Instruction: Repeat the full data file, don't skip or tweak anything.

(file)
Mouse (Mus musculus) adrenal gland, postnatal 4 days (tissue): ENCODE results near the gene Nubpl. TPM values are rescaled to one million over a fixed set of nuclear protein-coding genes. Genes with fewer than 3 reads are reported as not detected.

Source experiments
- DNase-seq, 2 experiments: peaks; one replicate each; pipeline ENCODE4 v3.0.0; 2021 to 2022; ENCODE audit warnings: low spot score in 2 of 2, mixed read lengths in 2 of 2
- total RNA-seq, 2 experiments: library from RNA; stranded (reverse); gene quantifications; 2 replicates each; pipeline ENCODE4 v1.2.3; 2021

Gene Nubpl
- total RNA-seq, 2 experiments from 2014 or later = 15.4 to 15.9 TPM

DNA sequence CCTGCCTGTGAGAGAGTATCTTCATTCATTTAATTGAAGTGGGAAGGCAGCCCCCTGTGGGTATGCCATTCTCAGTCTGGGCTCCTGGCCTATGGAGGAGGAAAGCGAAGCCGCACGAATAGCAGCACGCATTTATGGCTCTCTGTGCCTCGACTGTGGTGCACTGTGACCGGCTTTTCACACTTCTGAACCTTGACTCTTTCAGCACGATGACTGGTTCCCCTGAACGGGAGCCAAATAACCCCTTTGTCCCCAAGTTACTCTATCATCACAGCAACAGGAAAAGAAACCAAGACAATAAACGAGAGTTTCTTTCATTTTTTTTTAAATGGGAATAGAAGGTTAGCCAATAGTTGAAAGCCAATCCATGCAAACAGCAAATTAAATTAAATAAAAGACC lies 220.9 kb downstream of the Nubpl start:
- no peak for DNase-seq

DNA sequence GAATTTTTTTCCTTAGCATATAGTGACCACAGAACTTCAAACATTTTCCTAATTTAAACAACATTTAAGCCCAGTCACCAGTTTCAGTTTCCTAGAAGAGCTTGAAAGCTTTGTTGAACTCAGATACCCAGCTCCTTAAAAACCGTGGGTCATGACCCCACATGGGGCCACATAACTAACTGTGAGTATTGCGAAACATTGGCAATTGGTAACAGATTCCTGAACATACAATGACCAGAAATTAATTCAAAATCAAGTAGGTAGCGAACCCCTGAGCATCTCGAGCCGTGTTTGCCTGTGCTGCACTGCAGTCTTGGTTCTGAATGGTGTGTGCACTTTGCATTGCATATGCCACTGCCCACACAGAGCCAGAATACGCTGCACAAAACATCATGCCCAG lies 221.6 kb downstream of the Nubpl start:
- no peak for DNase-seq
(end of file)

Mouse (Mus musculus) adrenal gland, postnatal 4 days (tissue): ENCODE results near the gene Nubpl. TPM values are rescaled to one million over a fixed set of nuclear protein-coding genes. Genes with fewer than 3 reads are reported as not detected.

Source experiments
- DNase-seq, 2 experiments: peaks; one replicate each; pipeline ENCODE4 v3.0.0; 2021 to 2022; ENCODE audit warnings: low spot score in 2 of 2, mixed read lengths in 2 of 2
- total RNA-seq, 2 experiments: library from RNA; stranded (reverse); gene quantifications; 2 replicates each; pipeline ENCODE4 v1.2.3; 2021

Gene Nubpl
- total RNA-seq, 2 experiments from 2014 or later = 15.4 to 15.9 TPM

DNA sequence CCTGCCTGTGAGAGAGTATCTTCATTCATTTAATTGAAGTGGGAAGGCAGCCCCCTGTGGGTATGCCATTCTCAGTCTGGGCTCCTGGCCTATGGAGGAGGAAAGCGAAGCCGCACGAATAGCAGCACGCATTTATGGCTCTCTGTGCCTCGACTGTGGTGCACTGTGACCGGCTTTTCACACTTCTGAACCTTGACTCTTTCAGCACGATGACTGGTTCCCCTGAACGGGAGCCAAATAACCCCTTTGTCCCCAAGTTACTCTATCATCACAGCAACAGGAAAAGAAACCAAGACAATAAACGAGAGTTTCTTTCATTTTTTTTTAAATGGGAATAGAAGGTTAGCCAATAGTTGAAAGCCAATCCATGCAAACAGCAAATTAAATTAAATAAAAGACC lies 220.9 kb downstream of the Nubpl start:
- no peak for DNase-seq

DNA sequence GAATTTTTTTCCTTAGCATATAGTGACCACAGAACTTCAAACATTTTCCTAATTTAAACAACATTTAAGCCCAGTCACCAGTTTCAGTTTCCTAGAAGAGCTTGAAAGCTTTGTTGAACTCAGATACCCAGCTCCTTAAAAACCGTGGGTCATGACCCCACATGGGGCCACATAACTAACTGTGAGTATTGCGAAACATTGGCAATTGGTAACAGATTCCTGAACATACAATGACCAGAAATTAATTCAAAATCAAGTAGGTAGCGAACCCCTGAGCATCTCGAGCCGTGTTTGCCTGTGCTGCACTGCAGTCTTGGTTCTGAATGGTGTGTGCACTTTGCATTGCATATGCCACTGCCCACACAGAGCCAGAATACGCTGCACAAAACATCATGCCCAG lies 221.6 kb downstream of the Nubpl start:
- no peak for DNase-seq